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10 strategies for managing diabetes

If you have been recently diagnosed with diabetes, you're not alone.  NHS figures show 2.9 million people in the UK have been diagnosed with diabetes, 90% of them having type 2 diabetes, which can be influenced by obesity, diet and lack of exercise.  

Though managing diabetes requires effort, you can still enjoy doing the things you love while taking care of yourself. Here are 10 strategies that you can use to manage your diabetes and live a long and active life.

1. Get informed about diabetes

Diabetes is serious. If left unmanaged it can lead to heart disease, stroke, blindness and even death. So your first step after being diagnosed is to ask questions and learn as much as you can about:

  • How diabetes is treated
  • How diabetes is managed day to day
  • How diabetes can affect your diet, lifestyle and body

Talk to doctors, nurses, doctors, dietitians -- and get answers to the questions that concern you most.

Talk to your friends and family who may be living with diabetes. Join a support group, get online and start reading. The more you know about diabetes, the more control you’ll have.

2. Get care for your diabetes

Your health care team or doctor is your primary resource for getting the care you need to live well with diabetes. Your treatment may include:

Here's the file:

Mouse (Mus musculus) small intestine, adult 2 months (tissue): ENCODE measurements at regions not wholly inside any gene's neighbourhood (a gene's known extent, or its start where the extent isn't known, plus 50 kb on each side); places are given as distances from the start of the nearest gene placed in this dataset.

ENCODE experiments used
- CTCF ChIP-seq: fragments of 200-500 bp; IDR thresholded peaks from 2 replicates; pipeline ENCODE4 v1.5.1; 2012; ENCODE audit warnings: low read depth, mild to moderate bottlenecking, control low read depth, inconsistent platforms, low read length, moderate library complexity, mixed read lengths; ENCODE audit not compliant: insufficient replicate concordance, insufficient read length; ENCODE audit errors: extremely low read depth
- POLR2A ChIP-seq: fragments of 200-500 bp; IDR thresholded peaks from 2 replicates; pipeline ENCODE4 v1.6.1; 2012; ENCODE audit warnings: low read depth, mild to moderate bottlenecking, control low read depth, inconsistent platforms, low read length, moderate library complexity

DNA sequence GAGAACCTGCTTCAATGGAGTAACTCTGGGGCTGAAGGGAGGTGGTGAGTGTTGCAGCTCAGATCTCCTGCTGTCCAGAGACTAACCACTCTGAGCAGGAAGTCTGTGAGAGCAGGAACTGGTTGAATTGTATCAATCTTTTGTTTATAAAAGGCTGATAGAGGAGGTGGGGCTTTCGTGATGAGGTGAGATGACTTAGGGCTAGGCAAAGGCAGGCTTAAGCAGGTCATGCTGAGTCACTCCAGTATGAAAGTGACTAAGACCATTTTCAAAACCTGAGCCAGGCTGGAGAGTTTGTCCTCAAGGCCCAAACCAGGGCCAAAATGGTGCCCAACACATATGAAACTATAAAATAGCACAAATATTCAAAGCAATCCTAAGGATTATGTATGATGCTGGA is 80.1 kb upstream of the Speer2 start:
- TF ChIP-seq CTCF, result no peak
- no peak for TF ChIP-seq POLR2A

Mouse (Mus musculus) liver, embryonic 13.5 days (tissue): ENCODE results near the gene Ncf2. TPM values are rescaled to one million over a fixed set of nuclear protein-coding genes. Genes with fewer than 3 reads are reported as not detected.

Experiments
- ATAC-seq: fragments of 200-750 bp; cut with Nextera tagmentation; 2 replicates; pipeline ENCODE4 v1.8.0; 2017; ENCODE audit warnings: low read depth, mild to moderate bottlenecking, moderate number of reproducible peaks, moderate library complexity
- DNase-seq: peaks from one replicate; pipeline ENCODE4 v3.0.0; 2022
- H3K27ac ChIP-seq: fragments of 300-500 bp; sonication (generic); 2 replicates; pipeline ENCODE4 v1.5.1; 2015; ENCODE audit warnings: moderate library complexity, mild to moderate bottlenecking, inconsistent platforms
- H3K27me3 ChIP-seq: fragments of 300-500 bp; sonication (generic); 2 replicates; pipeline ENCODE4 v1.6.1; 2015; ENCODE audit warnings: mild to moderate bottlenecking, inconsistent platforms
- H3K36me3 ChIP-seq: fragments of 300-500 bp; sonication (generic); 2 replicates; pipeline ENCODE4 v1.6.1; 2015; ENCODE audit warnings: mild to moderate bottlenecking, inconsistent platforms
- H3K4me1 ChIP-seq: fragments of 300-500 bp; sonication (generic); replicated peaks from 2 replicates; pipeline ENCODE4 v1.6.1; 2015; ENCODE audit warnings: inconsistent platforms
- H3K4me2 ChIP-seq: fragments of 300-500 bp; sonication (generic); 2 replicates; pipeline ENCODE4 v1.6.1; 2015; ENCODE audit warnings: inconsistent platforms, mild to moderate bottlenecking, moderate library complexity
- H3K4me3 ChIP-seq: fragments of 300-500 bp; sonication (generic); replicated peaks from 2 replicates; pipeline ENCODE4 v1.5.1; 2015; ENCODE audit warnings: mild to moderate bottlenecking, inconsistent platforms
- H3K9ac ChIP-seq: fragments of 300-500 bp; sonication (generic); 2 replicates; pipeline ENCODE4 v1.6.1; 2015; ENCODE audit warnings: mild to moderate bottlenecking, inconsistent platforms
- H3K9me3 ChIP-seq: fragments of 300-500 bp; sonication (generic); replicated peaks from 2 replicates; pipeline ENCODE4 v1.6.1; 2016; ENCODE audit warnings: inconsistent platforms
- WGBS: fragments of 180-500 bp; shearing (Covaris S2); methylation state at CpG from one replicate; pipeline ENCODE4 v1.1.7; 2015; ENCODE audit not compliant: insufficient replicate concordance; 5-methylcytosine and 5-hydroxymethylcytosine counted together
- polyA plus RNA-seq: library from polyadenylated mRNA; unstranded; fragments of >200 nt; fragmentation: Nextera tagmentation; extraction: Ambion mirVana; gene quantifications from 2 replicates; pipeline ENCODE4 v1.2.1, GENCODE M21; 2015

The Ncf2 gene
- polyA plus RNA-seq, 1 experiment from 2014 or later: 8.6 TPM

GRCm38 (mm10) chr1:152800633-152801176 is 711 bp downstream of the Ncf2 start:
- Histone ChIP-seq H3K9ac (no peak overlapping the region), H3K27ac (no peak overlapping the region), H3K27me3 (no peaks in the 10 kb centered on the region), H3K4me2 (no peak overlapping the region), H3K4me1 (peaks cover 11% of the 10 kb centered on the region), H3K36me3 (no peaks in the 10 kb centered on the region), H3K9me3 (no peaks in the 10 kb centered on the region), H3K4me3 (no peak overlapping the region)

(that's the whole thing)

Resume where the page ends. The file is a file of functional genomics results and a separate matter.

Medicine. Whether or not you need medicine to help treat your diabetes depends on your symptoms, complications, blood sugar and other issues.

Lifestyle changes. There is no “ diabetes diet” to follow. But if you have diabetes, consult a dietitian to learn how food affects your blood sugar. Talk with your GP about weight loss if you're overweight and how to safely incorporate exercise into your daily routine.

Monitoring your diabetes. Your doctors can teach you how to monitor your blood sugar and show you what to do to avoid highs and lows.

3. Track your diabetes numbers

Diabetes raises your risk of conditions that may affect your eyes, nerves, heart, teeth and more. This is why you may want to keep track of your diabetes numbers.

HbA1c. This test measures your average blood sugar over the last 6 to 12 weeks. Your target will be set with your diabetes team to manage your HbA1c without risking low blood sugar.

Blood pressure. If you have diabetes, you are at a greater risk of developing high blood pressure, which can lead to other serious conditions. To be certain that your blood pressure is at a healthy rate, have it checked at least annually and more frequently if advised to do so.

Cholesterol. Having diabetes can also put you at risk of high cholesterol - a risk factor for heart disease and stroke. Be sure to have your cholesterol checked (fasting lipid profile) at least once every year.

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